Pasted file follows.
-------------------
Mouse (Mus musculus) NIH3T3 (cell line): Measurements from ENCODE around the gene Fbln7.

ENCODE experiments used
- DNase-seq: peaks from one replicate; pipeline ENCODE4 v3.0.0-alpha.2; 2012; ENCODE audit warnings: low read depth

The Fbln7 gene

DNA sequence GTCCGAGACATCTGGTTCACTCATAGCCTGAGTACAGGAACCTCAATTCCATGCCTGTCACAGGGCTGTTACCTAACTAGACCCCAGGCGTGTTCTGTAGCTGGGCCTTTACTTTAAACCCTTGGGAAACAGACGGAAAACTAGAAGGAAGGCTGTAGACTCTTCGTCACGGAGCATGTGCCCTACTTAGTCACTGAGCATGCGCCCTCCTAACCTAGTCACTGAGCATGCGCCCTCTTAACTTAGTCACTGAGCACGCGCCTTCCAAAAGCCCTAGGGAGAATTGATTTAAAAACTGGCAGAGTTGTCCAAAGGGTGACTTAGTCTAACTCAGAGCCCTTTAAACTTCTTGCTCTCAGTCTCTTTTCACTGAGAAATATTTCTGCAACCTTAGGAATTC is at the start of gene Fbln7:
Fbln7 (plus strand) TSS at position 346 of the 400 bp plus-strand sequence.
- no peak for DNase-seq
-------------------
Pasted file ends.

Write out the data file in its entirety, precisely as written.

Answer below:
Mouse (Mus musculus) NIH3T3 (cell line): Measurements from ENCODE around the gene Fbln7.

ENCODE experiments used
- DNase-seq: peaks from one replicate; pipeline ENCODE4 v3.0.0-alpha.2; 2012; ENCODE audit warnings: low read depth

The Fbln7 gene

DNA sequence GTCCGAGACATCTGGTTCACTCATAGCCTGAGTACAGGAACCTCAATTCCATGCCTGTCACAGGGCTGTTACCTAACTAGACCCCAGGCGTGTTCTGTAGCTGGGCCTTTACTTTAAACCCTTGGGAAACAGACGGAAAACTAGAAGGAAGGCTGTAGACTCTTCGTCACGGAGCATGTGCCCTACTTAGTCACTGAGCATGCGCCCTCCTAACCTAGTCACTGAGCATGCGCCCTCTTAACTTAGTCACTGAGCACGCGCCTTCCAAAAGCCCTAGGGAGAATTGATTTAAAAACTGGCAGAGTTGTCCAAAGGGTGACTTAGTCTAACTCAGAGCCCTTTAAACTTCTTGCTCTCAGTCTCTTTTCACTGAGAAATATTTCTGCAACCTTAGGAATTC is at the start of gene Fbln7:
Fbln7 (plus strand) TSS at position 346 of the 400 bp plus-strand sequence.
- no peak for DNase-seq